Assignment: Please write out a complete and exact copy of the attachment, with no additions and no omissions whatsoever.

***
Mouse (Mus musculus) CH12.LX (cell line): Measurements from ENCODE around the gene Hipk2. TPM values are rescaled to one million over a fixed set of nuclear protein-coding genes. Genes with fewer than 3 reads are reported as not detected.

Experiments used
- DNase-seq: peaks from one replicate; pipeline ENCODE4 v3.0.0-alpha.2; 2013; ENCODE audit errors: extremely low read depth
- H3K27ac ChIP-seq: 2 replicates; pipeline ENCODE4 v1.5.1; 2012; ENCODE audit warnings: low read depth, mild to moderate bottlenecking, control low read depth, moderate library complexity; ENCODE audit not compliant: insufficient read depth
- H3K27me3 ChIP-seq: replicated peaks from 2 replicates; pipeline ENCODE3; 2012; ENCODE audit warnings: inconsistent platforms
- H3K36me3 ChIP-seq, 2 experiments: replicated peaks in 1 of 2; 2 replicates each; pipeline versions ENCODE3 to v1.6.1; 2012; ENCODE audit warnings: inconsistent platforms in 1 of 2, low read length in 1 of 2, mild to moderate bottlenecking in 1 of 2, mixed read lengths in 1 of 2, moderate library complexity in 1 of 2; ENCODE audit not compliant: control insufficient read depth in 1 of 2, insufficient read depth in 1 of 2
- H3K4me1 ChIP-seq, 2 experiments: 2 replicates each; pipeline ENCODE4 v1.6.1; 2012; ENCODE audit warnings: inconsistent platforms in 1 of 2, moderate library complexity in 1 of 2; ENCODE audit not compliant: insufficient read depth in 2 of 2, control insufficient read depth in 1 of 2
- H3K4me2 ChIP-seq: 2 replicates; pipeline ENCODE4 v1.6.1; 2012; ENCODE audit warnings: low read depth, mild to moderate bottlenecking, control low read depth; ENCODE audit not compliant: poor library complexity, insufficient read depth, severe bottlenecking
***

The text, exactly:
Mouse (Mus musculus) CH12.LX (cell line): Measurements from ENCODE around the gene Hipk2. TPM values are rescaled to one million over a fixed set of nuclear protein-coding genes. Genes with fewer than 3 reads are reported as not detected.

Experiments used
- DNase-seq: peaks from one replicate; pipeline ENCODE4 v3.0.0-alpha.2; 2013; ENCODE audit errors: extremely low read depth
- H3K27ac ChIP-seq: 2 replicates; pipeline ENCODE4 v1.5.1; 2012; ENCODE audit warnings: low read depth, mild to moderate bottlenecking, control low read depth, moderate library complexity; ENCODE audit not compliant: insufficient read depth
- H3K27me3 ChIP-seq: replicated peaks from 2 replicates; pipeline ENCODE3; 2012; ENCODE audit warnings: inconsistent platforms
- H3K36me3 ChIP-seq, 2 experiments: replicated peaks in 1 of 2; 2 replicates each; pipeline versions ENCODE3 to v1.6.1; 2012; ENCODE audit warnings: inconsistent platforms in 1 of 2, low read length in 1 of 2, mild to moderate bottlenecking in 1 of 2, mixed read lengths in 1 of 2, moderate library complexity in 1 of 2; ENCODE audit not compliant: control insufficient read depth in 1 of 2, insufficient read depth in 1 of 2
- H3K4me1 ChIP-seq, 2 experiments: 2 replicates each; pipeline ENCODE4 v1.6.1; 2012; ENCODE audit warnings: inconsistent platforms in 1 of 2, moderate library complexity in 1 of 2; ENCODE audit not compliant: insufficient read depth in 2 of 2, control insufficient read depth in 1 of 2
- H3K4me2 ChIP-seq: 2 replicates; pipeline ENCODE4 v1.6.1; 2012; ENCODE audit warnings: low read depth, mild to moderate bottlenecking, control low read depth; ENCODE audit not compliant: poor library complexity, insufficient read depth, severe bottlenecking